In a major effort to improve relations between the United States and Brazil, Vice President Walter Mondale today backed away from a confrontation over this country's nuclear energy program, which includes plans to build a uranium reprocessing plant capable or producing weapons-grade plutonium.
The vice president, here on a goodwill visit that included meetings with top Brazilian opposition and government leaders, including President Joao Baptista de Figueiredo, said that the two-year controversy over the Carter administration's effort to stop West Germany from selling nuclear reprocessing technology to Brazil had been "greatly exaggerated."
Mondale also praised what he said was a significant improvement in the human rights situation here and Figueiredo's promise to return the country to democracy when he leaves office six years from now.
Mondale did not mention the nuclear issue in a prepared statement, stressing instead the "great importance" the United States attaches to its "constructive, mutually beneficial relationship" with Brazil, which has the world's 10th largest economy and which Mondale said is now "a major factor in regional and world" affairs.
When asked whether U.S. opposition to the nuclear reprocessing plant had come up during his talks with Figueiredo, Mondale said it had and added that the Carter administration's policy "has not changed." At the same time, Mondale said, Brazil "has made it clear that she has no interest in developing nuclear weapons."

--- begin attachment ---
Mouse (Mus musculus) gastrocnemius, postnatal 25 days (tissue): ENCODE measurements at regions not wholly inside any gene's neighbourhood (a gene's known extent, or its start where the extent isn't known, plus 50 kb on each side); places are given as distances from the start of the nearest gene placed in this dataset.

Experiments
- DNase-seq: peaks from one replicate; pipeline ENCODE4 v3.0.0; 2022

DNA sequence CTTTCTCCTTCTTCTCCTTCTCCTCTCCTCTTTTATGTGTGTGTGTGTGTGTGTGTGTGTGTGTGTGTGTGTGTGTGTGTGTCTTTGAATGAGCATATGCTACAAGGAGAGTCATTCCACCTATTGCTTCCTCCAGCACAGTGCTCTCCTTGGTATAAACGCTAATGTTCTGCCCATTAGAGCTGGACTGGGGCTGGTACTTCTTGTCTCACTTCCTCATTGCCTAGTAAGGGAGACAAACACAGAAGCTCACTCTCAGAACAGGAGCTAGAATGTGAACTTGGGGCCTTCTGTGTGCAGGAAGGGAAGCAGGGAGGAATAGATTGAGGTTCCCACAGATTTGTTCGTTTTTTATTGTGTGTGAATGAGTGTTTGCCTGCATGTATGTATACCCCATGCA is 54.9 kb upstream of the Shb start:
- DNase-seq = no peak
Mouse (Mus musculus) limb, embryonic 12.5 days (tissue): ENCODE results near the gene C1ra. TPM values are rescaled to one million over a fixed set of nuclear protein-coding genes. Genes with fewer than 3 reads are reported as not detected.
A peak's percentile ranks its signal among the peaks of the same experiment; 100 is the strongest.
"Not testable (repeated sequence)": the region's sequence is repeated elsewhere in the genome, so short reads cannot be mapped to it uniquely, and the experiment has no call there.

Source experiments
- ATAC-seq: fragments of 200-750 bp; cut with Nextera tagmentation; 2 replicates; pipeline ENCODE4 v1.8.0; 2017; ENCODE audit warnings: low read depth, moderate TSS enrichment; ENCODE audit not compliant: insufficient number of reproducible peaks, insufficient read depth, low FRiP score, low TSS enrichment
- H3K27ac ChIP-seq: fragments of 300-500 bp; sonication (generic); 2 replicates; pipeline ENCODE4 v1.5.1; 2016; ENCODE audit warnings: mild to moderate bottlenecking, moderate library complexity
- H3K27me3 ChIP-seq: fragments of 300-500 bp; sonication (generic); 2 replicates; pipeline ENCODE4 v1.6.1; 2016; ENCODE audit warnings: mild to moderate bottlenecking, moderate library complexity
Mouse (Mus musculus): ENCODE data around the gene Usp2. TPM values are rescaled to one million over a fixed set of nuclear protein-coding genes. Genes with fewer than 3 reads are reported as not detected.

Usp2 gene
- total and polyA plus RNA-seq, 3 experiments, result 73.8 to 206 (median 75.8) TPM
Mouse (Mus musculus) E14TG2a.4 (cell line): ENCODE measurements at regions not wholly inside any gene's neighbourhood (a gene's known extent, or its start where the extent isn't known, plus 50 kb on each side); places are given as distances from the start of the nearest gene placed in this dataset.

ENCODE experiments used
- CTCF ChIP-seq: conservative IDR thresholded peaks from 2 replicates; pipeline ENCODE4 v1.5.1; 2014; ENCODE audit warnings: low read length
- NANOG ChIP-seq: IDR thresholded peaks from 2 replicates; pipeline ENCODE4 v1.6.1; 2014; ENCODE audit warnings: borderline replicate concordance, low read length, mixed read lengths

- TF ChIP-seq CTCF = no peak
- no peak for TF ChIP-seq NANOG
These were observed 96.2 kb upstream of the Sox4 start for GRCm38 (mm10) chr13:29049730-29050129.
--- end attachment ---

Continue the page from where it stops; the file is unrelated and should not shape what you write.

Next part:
Both Brazilian and U.S. diplomats here stressed even before Mondale arrived Wednesday night that neither government had any interest in reopening the nuclear controversy, which, along with human rights, resulted in a major deterioration in U.S.-Brazilian relations after President Carter assumed office in 1977.
At that time, Brazil canceled a 25-year-old military aid agreement with the United States to show its displeasure with what it considered interference in its internal affairs. There had been speculation that Mondale and Figueiredo, who accepted an invitation to visit the United States later this year, would discuss the possibility of renewing military ties.
But that subject was not discussed. Mondale said his meeting with Figueiredo centered on global rather than bilateral issues. The vice president said he briefed the new Brazilian president on the new Israeli-Egyptian peace treaty, the status of SALT talks with the Soviet Union and efforts by the Carter administration to reduce inflation.
Mondale said he was confident, as a result of his talks here, that Brazilian-U.S. relations would improve significantly in the years ahead, a sentiment echoed by Figuerido who was described as "very satisfied" with his meeting with Mondale.
The vice president went so far as to say during a press conference that there were now "no serious bilateral issues" standing in the way of excellent relations between the two countries.
Although Mondale denied the Carter administration has become more interested in Brazil as a result of the fall of the shah of Iran, American diplomats said that countries such as Brazil, as well as oil-producing Latin American nations such as Venezuela and Mexico, are viewed as increasingly important by the United States, especially in light of American reverses elsewhere in the world.
"Washington has finally awakened to the fact that Brazil isn't just the land of Carmen Miranda and 'On The Way to Rio,'" said one American diplomat.